Conversations with the Elders: Personal Stories of Soviet Labor Camp Survivors
Publisher : Smashwords
Description
What few people know about WWII concerns the fate of thousands of Russians of German descent who were exiled to Kazakhstan and Siberia after Hitler invaded the USSR. From 1995 to 1997, two US Catholic sisters interviewed 22 labor camp survivors whom they met while serving in a Catholic parish in Chelyabinsk. How these men and women managed to survive will both inspire and astound you.

Photos of most of the interviewees accompany the stories. In the appendix is an interview with the author by free-lance writer Katie Edwards, as well as a list of all the surnames and place names mentioned in the interviews. These may be helpful to any readers currently researching their own German Russian roots. 


The Story Behind This Book
From 1994 to 2001, a small group of Sisters of St. Agnes lived in Chelyabinsk, Russia, while engaging in a variety of ministries in the city's schools, hospitals, and sizable Catholic parish. How the sisters got there is a story in itself, but that is not the focus of this book. Rather, this book tells the story of one particular group of babushki and dyedushki (grandmothers and grandfathers) whom the sisters met during those years. They came from places all over the former Soviet Union. All were German in their ethnic background and nearly all, bilingual in their speech; they were equally comfortable communicating in the distinctive German dialect of their forebears and in the contemporary language of their homeland. Each was a full-fledged, documented Russian citizen whose family roots in Russia extended as far back as the 1600s, 1700s, or 1800s. Most of them were founding members of Immaculate Conception Roman Catholic Church in Chelyabinsk. These women and men had founded their parish in an informal sense during the years following their WWII imprisonment in Soviet labor camps. They belonged to the Trudarmei, a name literally meaning "army of heavy laborers." Although they shared the common fate of being targeted by a government distrustful of all things German during a time of war, each man and woman could tell a personal story unique in its details. These biographical sketches are based on interviews that Sister Mary Elise Leiker conducted in the same German dialect that she had learned while growing up in Munjor, Kansas. (In the 1870s, Munjor had been named for its parent village along Russia's Volga River, Obermunjour.) While Sister Mary Elise engaged each interview subject in a free-flowing conversation, she translated their words into English for Sister Alice Ann Pfeifer, who took the notes that became the basis for these sketches. They conducted their interviews from 1995 to 1997.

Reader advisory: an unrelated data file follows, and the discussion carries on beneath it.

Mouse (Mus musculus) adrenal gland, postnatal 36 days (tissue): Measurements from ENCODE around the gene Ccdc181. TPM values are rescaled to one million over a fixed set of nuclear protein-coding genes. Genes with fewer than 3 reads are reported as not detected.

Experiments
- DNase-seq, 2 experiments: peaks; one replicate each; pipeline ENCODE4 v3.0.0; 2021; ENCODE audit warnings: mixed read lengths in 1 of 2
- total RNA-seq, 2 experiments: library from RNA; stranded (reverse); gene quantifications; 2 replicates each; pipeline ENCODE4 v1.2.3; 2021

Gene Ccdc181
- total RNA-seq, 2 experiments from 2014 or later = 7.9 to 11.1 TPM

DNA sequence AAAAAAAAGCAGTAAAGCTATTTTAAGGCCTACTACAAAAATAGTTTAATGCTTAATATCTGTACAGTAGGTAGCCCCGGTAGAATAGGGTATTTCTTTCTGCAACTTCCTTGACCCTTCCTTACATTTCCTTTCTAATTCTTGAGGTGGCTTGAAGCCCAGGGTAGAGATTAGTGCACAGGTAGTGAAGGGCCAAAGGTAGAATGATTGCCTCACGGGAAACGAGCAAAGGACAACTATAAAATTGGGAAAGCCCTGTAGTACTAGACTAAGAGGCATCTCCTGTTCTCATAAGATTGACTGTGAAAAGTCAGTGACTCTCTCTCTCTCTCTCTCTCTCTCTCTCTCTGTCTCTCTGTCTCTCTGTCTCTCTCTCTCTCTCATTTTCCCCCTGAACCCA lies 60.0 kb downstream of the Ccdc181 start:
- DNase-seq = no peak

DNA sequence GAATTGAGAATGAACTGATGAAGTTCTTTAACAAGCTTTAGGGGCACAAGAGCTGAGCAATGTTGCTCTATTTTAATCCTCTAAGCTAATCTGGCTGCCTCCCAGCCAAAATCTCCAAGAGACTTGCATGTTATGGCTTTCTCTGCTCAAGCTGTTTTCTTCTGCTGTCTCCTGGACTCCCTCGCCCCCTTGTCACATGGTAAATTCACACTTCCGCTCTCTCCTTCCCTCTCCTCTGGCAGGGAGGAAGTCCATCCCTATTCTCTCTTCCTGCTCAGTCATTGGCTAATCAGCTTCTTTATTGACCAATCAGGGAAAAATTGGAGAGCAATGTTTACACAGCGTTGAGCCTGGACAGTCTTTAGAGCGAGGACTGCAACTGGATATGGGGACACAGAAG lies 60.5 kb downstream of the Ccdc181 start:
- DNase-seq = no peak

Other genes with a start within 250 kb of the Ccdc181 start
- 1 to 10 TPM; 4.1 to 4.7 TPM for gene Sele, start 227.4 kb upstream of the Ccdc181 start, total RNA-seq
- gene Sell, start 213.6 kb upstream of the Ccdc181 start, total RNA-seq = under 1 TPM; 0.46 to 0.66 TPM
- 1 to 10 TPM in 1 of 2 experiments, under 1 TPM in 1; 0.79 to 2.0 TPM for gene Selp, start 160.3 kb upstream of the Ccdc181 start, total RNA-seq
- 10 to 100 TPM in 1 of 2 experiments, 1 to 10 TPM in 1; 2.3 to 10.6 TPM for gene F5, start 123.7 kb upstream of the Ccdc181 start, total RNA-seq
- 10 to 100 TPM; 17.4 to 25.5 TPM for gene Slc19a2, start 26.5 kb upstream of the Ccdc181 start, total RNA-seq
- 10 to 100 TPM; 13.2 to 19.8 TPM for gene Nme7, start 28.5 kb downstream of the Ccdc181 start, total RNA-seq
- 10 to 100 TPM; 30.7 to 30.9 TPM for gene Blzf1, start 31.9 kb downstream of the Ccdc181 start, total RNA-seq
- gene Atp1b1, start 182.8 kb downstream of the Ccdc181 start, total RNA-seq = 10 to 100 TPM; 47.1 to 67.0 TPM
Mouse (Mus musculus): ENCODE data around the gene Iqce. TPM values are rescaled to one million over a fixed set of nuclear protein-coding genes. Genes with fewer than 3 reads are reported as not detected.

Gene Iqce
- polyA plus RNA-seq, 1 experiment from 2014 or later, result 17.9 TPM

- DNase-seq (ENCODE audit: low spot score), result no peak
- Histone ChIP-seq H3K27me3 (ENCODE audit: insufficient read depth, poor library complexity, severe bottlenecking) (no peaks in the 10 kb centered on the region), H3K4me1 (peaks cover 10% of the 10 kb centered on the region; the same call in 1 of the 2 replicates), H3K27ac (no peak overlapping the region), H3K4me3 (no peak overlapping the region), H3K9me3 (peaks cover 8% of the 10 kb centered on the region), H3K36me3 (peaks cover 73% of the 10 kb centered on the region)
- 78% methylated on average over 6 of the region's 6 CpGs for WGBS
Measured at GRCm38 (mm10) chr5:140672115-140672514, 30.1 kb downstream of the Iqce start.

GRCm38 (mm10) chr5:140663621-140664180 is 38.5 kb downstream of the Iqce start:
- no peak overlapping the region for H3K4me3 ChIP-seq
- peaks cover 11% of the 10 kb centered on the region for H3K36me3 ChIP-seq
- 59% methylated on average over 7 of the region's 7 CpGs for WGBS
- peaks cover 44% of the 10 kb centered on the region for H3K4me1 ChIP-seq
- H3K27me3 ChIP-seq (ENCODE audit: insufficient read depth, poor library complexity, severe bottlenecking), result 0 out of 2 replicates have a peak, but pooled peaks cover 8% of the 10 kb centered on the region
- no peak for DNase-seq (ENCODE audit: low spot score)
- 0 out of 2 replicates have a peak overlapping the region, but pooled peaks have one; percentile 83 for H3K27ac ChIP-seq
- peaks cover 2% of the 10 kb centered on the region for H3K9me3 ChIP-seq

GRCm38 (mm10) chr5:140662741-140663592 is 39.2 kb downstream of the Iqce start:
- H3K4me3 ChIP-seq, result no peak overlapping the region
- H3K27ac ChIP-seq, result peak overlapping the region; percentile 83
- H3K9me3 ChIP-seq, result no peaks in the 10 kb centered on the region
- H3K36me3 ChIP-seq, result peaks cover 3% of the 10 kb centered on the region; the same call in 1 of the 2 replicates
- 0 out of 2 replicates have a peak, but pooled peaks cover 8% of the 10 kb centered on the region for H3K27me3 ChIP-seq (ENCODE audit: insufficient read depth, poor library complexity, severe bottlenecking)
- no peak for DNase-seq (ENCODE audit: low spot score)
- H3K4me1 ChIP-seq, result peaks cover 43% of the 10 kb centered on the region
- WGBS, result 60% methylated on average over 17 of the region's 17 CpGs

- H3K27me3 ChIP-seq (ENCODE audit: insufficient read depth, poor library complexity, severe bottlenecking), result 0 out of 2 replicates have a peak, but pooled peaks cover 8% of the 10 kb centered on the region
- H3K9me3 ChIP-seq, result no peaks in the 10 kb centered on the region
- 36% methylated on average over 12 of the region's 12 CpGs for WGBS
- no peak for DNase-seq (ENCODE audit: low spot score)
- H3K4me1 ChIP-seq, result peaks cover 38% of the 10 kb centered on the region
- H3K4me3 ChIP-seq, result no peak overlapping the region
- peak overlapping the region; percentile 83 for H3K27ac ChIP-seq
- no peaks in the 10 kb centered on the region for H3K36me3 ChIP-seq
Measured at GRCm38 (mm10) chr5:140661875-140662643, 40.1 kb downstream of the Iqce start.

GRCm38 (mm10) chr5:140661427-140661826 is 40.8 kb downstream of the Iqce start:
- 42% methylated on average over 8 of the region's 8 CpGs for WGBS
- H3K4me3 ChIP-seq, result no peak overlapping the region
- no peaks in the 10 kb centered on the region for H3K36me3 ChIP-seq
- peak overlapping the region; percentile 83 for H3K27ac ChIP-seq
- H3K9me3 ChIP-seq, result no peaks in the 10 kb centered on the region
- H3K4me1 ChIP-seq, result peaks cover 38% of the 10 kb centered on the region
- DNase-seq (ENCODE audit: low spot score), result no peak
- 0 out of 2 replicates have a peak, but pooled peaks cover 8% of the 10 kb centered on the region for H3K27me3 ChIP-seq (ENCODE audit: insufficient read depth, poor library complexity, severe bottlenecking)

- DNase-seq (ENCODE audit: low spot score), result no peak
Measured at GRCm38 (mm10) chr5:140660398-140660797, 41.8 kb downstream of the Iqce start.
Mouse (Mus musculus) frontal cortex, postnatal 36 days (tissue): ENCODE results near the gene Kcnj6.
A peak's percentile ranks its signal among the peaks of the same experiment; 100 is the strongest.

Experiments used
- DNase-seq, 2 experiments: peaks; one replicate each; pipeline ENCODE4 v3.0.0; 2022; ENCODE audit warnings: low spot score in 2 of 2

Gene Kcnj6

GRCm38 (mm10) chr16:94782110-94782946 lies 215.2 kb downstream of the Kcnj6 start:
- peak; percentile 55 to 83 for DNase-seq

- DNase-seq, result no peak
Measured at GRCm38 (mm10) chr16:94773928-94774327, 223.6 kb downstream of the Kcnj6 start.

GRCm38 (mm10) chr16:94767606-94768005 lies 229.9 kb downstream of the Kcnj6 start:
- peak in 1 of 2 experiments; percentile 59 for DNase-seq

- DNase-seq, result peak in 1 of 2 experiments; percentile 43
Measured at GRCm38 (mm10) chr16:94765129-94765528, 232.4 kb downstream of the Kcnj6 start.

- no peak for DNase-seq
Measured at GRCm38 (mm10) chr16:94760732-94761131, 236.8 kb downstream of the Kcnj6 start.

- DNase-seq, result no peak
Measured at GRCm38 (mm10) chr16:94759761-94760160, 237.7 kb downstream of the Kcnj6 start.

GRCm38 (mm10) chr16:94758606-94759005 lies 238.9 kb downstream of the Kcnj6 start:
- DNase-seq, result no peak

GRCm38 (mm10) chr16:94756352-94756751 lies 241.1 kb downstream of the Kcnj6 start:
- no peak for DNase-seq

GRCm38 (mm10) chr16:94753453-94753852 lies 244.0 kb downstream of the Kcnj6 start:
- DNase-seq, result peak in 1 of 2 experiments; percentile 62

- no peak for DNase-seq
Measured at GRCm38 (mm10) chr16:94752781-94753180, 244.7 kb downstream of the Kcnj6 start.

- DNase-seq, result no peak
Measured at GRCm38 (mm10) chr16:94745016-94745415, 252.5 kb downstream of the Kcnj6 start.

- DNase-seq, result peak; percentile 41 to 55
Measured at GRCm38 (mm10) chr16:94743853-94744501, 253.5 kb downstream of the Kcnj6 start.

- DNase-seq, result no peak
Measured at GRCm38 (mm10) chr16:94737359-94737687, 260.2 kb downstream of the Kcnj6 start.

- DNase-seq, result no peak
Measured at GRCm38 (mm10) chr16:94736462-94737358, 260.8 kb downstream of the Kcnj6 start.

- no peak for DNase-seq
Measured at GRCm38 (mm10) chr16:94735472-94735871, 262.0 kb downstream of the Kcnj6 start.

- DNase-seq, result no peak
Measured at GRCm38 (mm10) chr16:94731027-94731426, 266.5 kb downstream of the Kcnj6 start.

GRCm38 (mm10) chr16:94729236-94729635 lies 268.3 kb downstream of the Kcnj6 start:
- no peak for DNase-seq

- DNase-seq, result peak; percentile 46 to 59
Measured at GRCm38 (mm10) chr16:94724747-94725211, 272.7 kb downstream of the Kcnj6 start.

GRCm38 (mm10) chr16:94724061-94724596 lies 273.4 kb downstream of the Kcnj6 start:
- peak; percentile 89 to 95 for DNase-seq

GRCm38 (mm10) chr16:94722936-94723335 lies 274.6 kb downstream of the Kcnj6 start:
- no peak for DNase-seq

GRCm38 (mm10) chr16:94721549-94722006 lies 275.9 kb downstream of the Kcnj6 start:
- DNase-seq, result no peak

Media Mentions

Praise and Reviews
"This was a fascinating read. It made me remember why I love reading oral histories. These people are truly astonishing in their perseverance and dedication to their faith. I'm glad their stories have been preserved." (Katie Edwards, free-lance writer)

". . . the English speaking world needs to hear these stories of stamina and perseverance when things get rough." (Dolores Lytle, retired educator)

Author Interviews

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Alice Peifer
Since 1975, Alice Pfeifer has been a Roman Catholic sister. She has a master's degree in English from Marquette University and a master's degree in Pastoral Studies from St. Joseph More...